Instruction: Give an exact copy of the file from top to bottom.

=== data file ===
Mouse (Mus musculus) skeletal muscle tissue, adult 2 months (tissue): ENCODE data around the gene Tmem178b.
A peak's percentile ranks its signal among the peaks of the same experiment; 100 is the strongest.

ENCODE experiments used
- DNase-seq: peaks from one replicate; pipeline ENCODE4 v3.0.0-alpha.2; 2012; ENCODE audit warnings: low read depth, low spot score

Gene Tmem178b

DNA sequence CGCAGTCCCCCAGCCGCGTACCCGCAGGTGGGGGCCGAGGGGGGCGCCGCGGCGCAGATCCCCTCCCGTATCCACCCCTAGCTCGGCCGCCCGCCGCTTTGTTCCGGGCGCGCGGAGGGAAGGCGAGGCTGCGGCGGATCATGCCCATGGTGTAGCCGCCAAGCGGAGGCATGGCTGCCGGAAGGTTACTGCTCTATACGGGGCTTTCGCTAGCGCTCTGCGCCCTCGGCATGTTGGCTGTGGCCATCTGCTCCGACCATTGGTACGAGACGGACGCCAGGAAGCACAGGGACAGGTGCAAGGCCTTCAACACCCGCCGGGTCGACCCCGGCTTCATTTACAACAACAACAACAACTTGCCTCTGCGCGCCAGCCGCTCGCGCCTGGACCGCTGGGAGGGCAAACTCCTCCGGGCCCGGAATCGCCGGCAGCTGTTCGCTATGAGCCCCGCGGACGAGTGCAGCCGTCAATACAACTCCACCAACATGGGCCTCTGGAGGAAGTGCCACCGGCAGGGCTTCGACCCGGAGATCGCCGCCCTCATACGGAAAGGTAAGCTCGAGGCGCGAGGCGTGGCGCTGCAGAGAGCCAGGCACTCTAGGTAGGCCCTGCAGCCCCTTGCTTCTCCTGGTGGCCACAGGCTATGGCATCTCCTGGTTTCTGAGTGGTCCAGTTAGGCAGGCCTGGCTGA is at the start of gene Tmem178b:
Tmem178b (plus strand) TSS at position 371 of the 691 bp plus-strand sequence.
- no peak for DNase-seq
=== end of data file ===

Mouse (Mus musculus) skeletal muscle tissue, adult 2 months (tissue): ENCODE data around the gene Tmem178b.
A peak's percentile ranks its signal among the peaks of the same experiment; 100 is the strongest.

ENCODE experiments used
- DNase-seq: peaks from one replicate; pipeline ENCODE4 v3.0.0-alpha.2; 2012; ENCODE audit warnings: low read depth, low spot score

Gene Tmem178b

DNA sequence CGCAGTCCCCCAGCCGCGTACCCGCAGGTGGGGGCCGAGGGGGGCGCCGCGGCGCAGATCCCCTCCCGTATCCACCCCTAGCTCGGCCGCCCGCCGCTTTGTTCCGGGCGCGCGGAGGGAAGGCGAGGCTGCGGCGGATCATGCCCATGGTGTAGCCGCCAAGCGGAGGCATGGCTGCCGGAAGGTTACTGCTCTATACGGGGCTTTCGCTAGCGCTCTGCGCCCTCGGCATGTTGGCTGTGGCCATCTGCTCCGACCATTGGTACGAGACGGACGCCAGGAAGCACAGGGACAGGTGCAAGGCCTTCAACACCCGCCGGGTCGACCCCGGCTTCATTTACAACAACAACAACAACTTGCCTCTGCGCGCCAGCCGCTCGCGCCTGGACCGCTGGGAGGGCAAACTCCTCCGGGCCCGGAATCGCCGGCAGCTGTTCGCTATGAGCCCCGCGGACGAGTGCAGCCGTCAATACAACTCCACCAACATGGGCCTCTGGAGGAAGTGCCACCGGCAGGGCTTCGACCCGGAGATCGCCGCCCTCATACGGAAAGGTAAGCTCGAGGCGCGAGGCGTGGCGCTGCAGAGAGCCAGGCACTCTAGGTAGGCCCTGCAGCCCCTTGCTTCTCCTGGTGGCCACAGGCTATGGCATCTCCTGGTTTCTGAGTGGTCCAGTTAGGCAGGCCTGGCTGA is at the start of gene Tmem178b:
Tmem178b (plus strand) TSS at position 371 of the 691 bp plus-strand sequence.
- no peak for DNase-seq